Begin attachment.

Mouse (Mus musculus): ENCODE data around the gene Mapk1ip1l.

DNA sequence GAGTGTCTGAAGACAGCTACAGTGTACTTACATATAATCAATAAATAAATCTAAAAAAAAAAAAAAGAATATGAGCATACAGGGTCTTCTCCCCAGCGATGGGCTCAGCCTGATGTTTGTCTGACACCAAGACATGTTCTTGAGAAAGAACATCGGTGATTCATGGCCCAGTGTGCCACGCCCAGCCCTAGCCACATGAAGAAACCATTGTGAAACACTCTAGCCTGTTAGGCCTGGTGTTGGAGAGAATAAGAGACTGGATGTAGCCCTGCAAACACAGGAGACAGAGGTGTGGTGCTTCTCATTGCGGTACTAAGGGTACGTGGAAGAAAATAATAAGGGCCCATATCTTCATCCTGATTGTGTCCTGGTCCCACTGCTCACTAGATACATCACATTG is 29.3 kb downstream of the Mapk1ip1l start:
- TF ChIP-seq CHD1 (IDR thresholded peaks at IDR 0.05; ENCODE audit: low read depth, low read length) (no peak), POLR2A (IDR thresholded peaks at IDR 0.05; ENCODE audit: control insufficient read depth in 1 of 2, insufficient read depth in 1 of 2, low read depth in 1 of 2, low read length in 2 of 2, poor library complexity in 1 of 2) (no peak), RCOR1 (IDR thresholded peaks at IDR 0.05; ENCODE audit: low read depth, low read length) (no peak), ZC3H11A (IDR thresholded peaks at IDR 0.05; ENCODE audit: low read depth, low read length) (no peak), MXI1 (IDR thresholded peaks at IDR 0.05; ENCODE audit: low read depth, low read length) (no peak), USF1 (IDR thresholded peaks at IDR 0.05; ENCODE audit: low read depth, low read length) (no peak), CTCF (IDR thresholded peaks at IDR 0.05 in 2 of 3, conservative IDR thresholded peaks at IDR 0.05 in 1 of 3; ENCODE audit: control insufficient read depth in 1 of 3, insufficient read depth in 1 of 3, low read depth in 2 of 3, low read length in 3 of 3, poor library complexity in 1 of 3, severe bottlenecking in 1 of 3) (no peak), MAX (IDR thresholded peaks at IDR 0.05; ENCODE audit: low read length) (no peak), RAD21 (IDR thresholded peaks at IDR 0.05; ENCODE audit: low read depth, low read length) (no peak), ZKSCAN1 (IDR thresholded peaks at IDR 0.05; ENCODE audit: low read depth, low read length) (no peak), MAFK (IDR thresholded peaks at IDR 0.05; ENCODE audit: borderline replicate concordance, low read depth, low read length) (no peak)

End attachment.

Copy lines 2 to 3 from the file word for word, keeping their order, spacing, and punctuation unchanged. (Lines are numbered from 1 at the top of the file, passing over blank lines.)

DNA sequence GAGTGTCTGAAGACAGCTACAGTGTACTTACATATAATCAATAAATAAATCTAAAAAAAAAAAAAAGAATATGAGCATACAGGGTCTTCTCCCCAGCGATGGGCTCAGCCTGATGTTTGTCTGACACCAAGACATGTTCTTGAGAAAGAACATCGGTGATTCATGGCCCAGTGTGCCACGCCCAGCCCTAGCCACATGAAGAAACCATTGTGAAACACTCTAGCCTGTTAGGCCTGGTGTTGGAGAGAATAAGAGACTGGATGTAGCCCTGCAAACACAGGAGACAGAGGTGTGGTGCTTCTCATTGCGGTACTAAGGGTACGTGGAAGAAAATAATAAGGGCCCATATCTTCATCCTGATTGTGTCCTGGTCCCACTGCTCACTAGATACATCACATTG is 29.3 kb downstream of the Mapk1ip1l start:
- TF ChIP-seq CHD1 (IDR thresholded peaks at IDR 0.05; ENCODE audit: low read depth, low read length) (no peak), POLR2A (IDR thresholded peaks at IDR 0.05; ENCODE audit: control insufficient read depth in 1 of 2, insufficient read depth in 1 of 2, low read depth in 1 of 2, low read length in 2 of 2, poor library complexity in 1 of 2) (no peak), RCOR1 (IDR thresholded peaks at IDR 0.05; ENCODE audit: low read depth, low read length) (no peak), ZC3H11A (IDR thresholded peaks at IDR 0.05; ENCODE audit: low read depth, low read length) (no peak), MXI1 (IDR thresholded peaks at IDR 0.05; ENCODE audit: low read depth, low read length) (no peak), USF1 (IDR thresholded peaks at IDR 0.05; ENCODE audit: low read depth, low read length) (no peak), CTCF (IDR thresholded peaks at IDR 0.05 in 2 of 3, conservative IDR thresholded peaks at IDR 0.05 in 1 of 3; ENCODE audit: control insufficient read depth in 1 of 3, insufficient read depth in 1 of 3, low read depth in 2 of 3, low read length in 3 of 3, poor library complexity in 1 of 3, severe bottlenecking in 1 of 3) (no peak), MAX (IDR thresholded peaks at IDR 0.05; ENCODE audit: low read length) (no peak), RAD21 (IDR thresholded peaks at IDR 0.05; ENCODE audit: low read depth, low read length) (no peak), ZKSCAN1 (IDR thresholded peaks at IDR 0.05; ENCODE audit: low read depth, low read length) (no peak), MAFK (IDR thresholded peaks at IDR 0.05; ENCODE audit: borderline replicate concordance, low read depth, low read length) (no peak)